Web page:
Ubaka Joseph, whose film, Trapped Dreams, was shown in competition at the just concluded Pan African Festival of Film and Television AS reflected in the title of the movie, the Nigerian system nearly trapped Lagos-based Ubaka Joseph‘s vision. He has in mind a high way of making films, but the market operators in his fatherland prefer Nollywood‘s peculiar way of doing so. So when he completed work on Trapped Dreams, the marketers developed cold feet, as they showed too much concern about the actors involved in it.
The marketers prefer known faces, even if the roles created by the story line do not accommodate such professionally. They also do not mind if the movie is made in two days, once it can meet certain calculations concerning the market. But because Ubaka insisted otherwise. He had to explore other avenues to promote and distribute Trapped Dreams – through festivals especially.
Now, things are looking up for him.
Among other outings, Trapped Dreams is one of the films shown in competition at the just concluded Pan African Festival of Film and Television. In January, it was shown at an international film festival in Gothenburg, while it also has a date in March at another festival in Switzerland. Such exposure has not only brightened the chances of the movie, it has also widened the horizon of the producer.
”I have a different orientation from our Nollywood brothers,” says Joseph. ”Initially I was disappointed when the marketers insisted on known actors. But when the film started making waves internationally, I realised their style is a blessing in disguise.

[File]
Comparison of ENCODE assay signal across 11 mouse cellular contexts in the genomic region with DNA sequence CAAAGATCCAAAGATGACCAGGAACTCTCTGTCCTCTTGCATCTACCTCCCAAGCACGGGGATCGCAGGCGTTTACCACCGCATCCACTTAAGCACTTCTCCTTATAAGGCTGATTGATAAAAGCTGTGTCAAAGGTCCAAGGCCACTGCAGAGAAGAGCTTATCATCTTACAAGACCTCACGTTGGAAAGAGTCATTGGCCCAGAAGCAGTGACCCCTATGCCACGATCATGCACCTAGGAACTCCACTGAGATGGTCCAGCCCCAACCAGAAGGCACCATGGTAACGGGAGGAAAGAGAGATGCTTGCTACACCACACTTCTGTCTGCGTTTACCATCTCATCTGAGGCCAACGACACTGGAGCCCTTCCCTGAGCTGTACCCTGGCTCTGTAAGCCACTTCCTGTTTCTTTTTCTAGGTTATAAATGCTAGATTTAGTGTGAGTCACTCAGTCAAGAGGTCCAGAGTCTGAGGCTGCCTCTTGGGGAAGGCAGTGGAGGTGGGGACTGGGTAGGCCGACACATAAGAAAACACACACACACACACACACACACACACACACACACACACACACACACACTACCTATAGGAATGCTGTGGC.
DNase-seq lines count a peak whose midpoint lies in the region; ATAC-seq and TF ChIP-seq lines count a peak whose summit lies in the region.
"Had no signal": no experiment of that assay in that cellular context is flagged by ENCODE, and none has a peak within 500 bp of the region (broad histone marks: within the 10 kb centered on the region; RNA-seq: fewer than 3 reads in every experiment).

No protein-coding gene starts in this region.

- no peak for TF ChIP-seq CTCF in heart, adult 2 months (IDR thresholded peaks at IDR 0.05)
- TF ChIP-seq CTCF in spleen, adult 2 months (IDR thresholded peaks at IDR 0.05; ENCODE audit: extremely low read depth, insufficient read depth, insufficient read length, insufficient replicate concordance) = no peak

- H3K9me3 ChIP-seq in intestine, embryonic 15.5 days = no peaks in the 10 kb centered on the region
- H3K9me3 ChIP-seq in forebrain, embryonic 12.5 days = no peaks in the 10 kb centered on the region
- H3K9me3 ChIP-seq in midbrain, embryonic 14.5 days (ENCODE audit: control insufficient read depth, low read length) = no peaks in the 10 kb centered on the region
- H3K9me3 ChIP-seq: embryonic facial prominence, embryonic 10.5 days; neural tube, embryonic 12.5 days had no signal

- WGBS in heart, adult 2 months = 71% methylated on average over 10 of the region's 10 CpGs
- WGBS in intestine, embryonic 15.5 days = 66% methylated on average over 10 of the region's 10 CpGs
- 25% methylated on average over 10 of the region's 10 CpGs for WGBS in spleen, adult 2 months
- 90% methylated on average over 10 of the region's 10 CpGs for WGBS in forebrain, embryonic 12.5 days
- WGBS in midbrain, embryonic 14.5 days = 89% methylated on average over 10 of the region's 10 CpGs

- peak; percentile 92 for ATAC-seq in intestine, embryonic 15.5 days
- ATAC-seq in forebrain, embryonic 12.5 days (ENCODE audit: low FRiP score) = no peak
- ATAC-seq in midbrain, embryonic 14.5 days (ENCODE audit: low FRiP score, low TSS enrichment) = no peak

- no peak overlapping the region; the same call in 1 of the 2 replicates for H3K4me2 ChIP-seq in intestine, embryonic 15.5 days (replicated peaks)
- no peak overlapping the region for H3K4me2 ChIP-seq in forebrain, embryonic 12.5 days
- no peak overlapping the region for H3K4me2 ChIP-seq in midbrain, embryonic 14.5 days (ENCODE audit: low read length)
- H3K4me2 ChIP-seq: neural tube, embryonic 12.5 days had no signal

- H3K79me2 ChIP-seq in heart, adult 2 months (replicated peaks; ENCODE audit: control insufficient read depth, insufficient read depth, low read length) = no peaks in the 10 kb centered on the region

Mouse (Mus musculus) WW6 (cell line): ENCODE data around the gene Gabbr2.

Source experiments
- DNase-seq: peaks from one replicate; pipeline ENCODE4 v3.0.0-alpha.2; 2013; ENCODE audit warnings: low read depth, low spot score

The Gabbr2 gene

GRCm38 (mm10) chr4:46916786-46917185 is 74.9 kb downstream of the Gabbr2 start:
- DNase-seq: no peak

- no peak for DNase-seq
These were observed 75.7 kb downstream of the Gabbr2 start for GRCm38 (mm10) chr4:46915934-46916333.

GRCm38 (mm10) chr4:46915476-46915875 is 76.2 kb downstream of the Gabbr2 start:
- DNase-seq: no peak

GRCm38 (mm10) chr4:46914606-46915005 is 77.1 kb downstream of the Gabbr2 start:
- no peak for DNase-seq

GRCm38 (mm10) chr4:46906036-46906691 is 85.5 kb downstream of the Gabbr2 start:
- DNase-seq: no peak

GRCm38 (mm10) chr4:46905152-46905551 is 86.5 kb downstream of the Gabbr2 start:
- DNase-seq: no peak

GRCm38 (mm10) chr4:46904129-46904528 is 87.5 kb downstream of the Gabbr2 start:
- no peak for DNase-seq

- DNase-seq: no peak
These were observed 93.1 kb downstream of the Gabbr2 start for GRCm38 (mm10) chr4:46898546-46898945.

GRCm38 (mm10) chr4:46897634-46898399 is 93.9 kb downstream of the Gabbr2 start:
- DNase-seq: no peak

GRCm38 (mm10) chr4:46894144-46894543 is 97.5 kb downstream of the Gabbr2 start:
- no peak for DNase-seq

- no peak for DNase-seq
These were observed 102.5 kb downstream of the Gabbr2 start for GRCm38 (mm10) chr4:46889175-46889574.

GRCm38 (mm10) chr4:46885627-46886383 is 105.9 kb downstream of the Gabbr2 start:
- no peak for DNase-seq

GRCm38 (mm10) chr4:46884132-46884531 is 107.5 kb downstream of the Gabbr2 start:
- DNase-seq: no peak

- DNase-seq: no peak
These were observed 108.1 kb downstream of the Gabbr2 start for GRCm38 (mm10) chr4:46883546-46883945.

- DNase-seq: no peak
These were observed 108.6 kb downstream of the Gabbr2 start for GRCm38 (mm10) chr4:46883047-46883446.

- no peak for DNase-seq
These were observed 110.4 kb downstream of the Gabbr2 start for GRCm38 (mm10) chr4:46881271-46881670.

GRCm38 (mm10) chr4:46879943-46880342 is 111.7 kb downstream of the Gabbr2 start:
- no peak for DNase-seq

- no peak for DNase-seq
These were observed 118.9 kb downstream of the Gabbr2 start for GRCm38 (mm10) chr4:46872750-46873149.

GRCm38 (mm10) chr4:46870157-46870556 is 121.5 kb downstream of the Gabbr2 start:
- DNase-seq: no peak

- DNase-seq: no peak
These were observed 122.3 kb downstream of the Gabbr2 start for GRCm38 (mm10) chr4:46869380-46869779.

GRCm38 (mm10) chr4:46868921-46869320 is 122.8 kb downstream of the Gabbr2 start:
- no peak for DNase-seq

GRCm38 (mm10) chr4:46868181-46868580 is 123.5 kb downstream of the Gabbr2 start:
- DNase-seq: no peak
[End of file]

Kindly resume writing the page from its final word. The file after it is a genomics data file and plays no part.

”The fact is that when you are in Nigeria, it‘s like you are blind. I experienced Nollywood and thought it was big. But when I left Nigeria, my eyes opened. Proper cinema is not just about entertainment. What makes a film is its art and entertainment.”
Trapped Dreams is a film about illegal migration of African youths to Europe. Chike, the prosecutor of the desperate ambition, gets trapped along the line. Bola, a compatriot who ought to help him even ends up duping him, thus pushing him into tougher runs for survival.
On what he believes Nollywood is not doing right, Joseph says most practitioners do not realise that making films is a process. It needs a good script, he adds.
”Making a film in two days is not a good experience or accolade,” he explains. ”We can‘t teach the white how to make a film in two weeks. The way we make films is bizarre. You need to see what others are doing to make progress. We have to address the pride problem for us to move ahead. Festivals are where the eagles gather when it comes to good films.”
By Akeem Lasisi